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False altruism (from the site Quora)in Religion - Spirituality - Philosophy Wed May 17, 2017 12:51 am
by Lizzy67 • 2.472 Posts
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Adding to this my personal note : quite many people claim to be altruists. However the truth is that most of time they're narcissists seeking attention, aiming to promote a company, an organization, a religion or whatever so. This is so true today with Internet social networking making even more some kind of altruism a duty or obligation. Authentic generosity is, in my opinion, spontaneous, nothing planned at all. It's nothing to be forced like a scam or huge donation progeam for a big cause.
The divide between altruism and egoism is tricky, even in situations that appear fully altruistic. Theories which explain the presence of altruism in a an evolutionary context generally indicate there is some kind of reciprocity involved (even if not for your benefit directly, somehow for that of your genes - i.e. if a bee sacrifices itself to save its hive, it might be dead but it increases the probability its genes are passed on because the rest of the hive survives and is fairly genetically similar). Similarly, plenty of philosophers will debate whether one can divide altruism and egoism, or what these mean.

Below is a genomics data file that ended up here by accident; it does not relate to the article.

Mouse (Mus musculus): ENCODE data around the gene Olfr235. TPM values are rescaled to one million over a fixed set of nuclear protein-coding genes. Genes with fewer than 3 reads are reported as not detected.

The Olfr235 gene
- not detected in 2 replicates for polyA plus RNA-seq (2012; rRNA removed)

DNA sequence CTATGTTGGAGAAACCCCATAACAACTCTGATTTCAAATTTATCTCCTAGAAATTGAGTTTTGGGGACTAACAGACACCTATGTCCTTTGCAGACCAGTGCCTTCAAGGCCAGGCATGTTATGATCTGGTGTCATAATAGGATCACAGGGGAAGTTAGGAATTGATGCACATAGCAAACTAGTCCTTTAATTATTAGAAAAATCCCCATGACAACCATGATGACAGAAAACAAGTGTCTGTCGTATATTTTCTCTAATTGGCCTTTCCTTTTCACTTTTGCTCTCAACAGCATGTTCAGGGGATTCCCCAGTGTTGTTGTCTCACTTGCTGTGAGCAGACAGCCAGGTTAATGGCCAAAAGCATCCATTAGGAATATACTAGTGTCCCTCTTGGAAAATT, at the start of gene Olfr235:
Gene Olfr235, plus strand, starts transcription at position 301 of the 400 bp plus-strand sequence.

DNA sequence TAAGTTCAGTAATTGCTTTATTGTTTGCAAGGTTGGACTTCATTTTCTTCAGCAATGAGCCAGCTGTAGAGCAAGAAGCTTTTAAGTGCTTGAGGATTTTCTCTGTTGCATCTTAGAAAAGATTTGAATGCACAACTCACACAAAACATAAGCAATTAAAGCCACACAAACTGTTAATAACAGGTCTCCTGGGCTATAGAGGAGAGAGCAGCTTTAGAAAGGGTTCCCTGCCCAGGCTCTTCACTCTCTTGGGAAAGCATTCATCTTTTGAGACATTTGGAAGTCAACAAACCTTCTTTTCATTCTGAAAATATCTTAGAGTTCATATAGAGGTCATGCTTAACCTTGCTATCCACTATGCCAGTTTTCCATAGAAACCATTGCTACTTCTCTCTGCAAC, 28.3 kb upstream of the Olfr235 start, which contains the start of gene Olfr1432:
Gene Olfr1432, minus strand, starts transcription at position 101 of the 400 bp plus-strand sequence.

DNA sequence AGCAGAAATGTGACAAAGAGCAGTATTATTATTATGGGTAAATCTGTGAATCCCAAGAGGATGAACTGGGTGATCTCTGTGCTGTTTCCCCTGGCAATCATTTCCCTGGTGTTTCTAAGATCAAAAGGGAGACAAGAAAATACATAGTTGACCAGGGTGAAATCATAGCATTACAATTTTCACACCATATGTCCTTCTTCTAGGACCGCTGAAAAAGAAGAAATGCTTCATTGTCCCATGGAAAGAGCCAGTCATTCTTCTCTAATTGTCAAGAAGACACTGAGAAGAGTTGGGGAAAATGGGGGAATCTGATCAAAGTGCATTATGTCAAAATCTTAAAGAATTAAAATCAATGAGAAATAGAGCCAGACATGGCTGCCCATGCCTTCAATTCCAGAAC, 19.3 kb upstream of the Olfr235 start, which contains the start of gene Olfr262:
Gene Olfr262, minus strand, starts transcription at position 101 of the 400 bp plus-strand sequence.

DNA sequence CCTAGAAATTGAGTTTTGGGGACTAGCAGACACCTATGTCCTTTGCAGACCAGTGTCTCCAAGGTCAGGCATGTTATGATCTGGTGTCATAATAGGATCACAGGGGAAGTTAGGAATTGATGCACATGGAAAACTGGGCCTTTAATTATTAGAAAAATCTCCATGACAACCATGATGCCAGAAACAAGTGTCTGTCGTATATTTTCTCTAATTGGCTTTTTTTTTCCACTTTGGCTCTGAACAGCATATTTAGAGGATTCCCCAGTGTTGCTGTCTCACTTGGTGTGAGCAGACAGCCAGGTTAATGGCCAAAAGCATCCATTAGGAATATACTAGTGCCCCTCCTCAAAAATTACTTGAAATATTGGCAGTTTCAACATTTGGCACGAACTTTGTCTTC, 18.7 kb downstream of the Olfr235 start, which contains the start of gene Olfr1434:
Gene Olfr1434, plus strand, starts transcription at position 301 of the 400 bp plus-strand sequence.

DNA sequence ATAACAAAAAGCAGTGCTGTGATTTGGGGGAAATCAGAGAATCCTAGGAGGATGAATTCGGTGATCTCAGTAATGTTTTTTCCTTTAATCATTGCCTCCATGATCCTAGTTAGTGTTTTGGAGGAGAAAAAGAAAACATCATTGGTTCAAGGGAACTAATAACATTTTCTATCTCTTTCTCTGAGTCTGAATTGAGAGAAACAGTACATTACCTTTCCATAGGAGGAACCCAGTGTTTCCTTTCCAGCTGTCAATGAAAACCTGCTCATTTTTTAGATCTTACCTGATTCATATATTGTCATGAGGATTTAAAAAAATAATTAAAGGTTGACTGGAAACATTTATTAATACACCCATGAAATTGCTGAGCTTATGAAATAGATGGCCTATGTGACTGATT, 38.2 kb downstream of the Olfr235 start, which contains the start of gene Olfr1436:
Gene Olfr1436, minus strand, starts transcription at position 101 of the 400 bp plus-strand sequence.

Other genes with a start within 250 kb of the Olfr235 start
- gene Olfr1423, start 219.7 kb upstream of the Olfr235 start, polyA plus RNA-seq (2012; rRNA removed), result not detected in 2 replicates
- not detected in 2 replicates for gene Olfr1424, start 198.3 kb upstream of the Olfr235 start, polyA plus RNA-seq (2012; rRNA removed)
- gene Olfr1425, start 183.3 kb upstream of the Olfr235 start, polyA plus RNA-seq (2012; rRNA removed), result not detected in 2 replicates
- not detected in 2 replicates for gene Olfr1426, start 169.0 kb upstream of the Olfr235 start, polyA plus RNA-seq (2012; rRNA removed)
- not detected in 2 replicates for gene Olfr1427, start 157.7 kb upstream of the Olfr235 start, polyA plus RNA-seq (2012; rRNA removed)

There are also countless specific examples of self-interested acts in the guise of altruism. From my own personal decisions [as my motivations are the only ones I can really know] and I can immediately recall dozens... donating to a charity to attend a benefit, peer tutoring in 10th grade chemistry because there were a lot of cute girls in the class, giving away items when graduating college because I was too lazy to move them to the dumpster. I doubt any of these are particularly interesting, so to be more systematic I can think of at least a few empirical categories of false altruism. That is to say, reasons someone offers to give something up seemingly against their self-interest, while in fact there are other motivations in play.